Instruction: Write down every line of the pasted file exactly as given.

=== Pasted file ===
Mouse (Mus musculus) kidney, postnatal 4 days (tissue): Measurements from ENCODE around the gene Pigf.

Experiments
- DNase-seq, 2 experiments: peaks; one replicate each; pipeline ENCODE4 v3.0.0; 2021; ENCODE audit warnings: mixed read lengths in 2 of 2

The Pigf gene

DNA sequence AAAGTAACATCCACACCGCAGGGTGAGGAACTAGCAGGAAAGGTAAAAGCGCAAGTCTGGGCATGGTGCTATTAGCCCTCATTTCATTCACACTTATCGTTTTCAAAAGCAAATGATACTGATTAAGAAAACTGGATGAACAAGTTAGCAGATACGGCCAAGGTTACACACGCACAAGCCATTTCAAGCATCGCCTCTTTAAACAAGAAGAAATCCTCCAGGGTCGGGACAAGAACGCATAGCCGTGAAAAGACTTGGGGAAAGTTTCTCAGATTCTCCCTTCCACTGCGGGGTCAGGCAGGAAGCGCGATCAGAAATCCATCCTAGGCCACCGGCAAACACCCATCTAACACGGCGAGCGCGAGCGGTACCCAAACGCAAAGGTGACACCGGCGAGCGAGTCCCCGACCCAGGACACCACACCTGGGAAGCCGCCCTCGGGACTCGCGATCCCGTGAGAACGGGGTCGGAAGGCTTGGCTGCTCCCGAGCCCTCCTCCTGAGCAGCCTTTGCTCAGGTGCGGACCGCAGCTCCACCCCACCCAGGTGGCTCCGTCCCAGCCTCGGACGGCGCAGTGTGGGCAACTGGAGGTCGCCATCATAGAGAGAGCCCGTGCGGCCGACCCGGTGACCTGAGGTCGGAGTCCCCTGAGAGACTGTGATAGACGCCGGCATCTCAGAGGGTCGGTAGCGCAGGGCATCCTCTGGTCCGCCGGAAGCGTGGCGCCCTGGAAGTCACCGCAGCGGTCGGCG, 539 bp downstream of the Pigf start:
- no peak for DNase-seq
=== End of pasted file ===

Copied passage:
Mouse (Mus musculus) kidney, postnatal 4 days (tissue): Measurements from ENCODE around the gene Pigf.

Experiments
- DNase-seq, 2 experiments: peaks; one replicate each; pipeline ENCODE4 v3.0.0; 2021; ENCODE audit warnings: mixed read lengths in 2 of 2

The Pigf gene

DNA sequence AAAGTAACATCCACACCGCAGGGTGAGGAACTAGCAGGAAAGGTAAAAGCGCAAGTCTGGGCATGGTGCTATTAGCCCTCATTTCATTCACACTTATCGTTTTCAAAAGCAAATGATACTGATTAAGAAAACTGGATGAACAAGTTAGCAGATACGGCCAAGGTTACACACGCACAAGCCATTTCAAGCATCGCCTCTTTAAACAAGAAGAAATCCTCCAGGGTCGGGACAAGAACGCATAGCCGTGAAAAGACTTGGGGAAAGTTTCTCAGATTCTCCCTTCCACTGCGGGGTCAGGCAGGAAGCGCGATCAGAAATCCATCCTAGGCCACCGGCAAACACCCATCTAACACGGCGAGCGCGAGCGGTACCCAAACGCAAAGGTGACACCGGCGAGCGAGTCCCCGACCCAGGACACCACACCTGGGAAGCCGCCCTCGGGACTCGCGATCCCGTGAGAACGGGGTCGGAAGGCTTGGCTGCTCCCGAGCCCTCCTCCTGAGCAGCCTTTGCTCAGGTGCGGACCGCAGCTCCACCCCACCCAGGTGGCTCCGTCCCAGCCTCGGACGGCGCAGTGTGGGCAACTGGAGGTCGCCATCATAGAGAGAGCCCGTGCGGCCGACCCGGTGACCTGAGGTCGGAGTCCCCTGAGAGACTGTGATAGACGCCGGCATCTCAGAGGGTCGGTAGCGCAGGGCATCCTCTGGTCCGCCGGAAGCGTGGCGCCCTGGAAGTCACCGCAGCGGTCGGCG, 539 bp downstream of the Pigf start:
- no peak for DNase-seq